After over two years I finally managed to do a bit of the Chinook Trail that I missed back in 2018. Things like work, distance, pandemics and well, life, tend to get in the way. However, with a bit of free time my wife and I did a 3-day, 2-night backpacking trip along the Pacific Crest Trail. We started at the Panther Creek Campground, where I got off the Chinook Trail back in 2018 due to a lack of water carrying capacity and an oncoming cold/flu, and over two days hiked to a campsite just north of Big Huckleberry Mountain. Along the way we passed the junction to the Grassy Knoll Trail, which is where the Chinook Trail goes as it continues east. After camping with a great view of Mt. Adams on night two, we hiked all the way back to the car on day three.
Unfortunately we got a late start on day one, at about 3pm, during a Northwest heatwave where temperatures were close to 100 F – starting off at the Panther Creek Campground we were in the shade, but with temps like that and a constant uphill slog, we were dripping with sweat the entire way. Otherwise it’s the kind of hiking you would expect on the PCT – well-maintained trail with plenty of signage. As I suspected in 2018, once you depart Panther Creek there is really no water anywhere. We were well prepared though – I think I had close to 10 liters of water in my pack.
With the late start and the scorching heat, we didn’t want to go too far on day one, so we stopped at a small, one or two site PCT camping spot just off Forest Road 68. There was no views and nothing special about the site, but there is a flat spot for a 2 or 3 person tent located a fair distance off the road that worked perfectly. We made a quick n’ easy dinner, drank a couple of beers that I packed – they were warm but tasted great and lightened my load a bit for the next day.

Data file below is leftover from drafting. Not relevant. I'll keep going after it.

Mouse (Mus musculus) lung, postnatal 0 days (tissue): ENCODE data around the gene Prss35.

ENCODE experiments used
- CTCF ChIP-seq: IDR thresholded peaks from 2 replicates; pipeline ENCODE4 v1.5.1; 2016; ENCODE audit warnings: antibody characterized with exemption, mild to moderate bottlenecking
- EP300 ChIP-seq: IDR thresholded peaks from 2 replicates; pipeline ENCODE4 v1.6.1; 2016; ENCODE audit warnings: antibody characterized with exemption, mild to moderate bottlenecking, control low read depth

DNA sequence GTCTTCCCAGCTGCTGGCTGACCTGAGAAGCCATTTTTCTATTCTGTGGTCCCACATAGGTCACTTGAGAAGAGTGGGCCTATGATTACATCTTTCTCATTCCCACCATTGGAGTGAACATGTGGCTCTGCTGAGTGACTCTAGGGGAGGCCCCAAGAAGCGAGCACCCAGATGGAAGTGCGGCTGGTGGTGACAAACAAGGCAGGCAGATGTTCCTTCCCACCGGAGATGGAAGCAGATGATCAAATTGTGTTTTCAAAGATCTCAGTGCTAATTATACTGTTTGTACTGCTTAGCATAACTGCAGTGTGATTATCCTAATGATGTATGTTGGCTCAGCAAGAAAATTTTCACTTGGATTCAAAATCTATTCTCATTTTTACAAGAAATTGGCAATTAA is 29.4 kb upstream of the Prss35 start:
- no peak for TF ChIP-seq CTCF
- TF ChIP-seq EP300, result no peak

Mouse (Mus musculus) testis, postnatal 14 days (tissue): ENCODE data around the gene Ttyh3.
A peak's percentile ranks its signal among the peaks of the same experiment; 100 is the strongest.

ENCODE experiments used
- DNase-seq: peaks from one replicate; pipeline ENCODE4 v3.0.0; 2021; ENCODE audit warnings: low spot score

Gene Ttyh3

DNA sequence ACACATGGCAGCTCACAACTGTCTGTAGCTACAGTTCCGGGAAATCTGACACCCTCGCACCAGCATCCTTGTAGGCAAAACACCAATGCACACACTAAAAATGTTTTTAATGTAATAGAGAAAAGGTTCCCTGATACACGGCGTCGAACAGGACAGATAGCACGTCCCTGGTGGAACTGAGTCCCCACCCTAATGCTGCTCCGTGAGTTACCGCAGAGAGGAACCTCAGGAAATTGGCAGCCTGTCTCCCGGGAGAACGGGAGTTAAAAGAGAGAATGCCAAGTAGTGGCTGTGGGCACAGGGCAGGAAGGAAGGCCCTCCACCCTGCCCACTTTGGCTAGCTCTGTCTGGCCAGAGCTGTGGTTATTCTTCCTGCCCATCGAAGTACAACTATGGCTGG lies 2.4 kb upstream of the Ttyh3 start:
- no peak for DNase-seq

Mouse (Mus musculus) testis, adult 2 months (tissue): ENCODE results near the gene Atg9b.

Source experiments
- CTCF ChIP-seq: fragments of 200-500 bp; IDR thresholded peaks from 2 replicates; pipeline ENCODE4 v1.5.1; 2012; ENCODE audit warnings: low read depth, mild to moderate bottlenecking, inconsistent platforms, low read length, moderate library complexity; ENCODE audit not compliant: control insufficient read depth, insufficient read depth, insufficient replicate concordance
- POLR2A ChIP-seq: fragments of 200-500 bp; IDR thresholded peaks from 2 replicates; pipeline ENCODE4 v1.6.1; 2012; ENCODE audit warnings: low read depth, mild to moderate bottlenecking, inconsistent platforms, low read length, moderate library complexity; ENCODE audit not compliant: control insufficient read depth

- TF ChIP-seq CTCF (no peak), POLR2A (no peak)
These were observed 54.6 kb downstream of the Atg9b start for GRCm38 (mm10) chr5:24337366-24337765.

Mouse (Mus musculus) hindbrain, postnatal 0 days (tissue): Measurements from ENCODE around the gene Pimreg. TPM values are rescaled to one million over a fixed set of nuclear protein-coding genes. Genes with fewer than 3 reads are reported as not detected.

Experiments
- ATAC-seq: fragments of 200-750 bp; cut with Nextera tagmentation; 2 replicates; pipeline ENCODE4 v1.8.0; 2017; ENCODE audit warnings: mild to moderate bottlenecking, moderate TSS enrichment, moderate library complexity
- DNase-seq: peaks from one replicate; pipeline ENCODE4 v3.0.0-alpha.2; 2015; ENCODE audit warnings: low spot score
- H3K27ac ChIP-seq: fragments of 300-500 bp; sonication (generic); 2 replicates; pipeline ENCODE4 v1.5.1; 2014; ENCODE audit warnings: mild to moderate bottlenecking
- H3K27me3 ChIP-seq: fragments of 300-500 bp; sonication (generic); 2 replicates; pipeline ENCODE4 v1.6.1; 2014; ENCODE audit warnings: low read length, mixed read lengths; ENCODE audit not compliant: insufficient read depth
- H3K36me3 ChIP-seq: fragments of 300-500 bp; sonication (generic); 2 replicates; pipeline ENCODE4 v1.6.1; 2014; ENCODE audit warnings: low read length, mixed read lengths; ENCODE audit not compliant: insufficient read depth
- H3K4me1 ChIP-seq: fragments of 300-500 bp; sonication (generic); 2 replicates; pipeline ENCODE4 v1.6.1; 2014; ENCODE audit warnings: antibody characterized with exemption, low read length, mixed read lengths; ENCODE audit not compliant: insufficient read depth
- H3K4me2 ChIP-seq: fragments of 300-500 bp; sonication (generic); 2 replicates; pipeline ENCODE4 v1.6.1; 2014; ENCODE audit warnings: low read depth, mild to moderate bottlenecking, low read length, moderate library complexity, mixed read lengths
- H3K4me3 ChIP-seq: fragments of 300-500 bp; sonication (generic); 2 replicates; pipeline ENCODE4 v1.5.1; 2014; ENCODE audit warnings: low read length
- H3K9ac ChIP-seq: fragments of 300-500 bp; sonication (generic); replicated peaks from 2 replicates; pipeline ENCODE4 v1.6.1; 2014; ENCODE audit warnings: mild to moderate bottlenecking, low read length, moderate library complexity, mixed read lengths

We got an early start on day 2 and continued east on the PCT – the trail leveled off a bit, and the early morning air felt nice. It wouldn’t last long as the heat returned with a vengeance. We passed a day hiker that was in a talkative mood – unfortunately due to the pandemic we had to keep a safe distance and didn’t want to linger too long. We continued until we reached a potential camping spot with an open field and a nice view of Mt. Hood. However, it was so early in the day we thought we really should continue a bit further, so we kept going. We soon passed the junction with the Grassy Knoll Trail. This is where I would have turned back in 2018 while doing the Chinook Trail, so I marked the occasion with a mental note that I had just completed an additional 9 miles of the Chinook Trail. Someday I hope to complete the stretch from the Grassy Knoll Trail to the town of White Salmon, and then the stretch from Lyle, WA to The Dalles, but that might be a mission for 2022 at this point.
We continued just a mile or two past the trail junction to a single tent PCT site that had a great view of Mt. Adams and the Big Lava Bed. The heat was still pretty intense, but there was some shade that offered some comfort, with just bunches of swarming bugs to content with. We got there fairly early, giving us plenty of time to rest, take in the view and have some snacks before calling it a night.
Knowing that the return trip to the car on day 3 would be long, but all downhill, we wanted to get an early start. Taking advantage of the cooler, early morning hours made the return hike pleasant, although tiring and test for our legs and knees. Still, we busted out about 12 miles in just over 4 hours, so not too shabby.
We really enjoyed this hike, despite the heat, and it was the perfect pandemic hike as there were just a few people on the trail, no other campers and there were great views of Mt. Hood and Mt. Adams. There are no real Instagram hot spots here – they were all at the Beacon Rock Trail – we drove by there on our way to Panther Creek and the parking lot was absolutely packed. It was nice to log another 9 miles of the Chinook Trail – at this point I’d estimate that I’ve completed 260 of the 300 miles now. I hope to hike the Grassy Knoll to White Salmon section in 2022, and am 50/50 on the Lyle to The Dalles section – I might hike it, or I may just do it on a mountain bike. We’ll see when the time comes!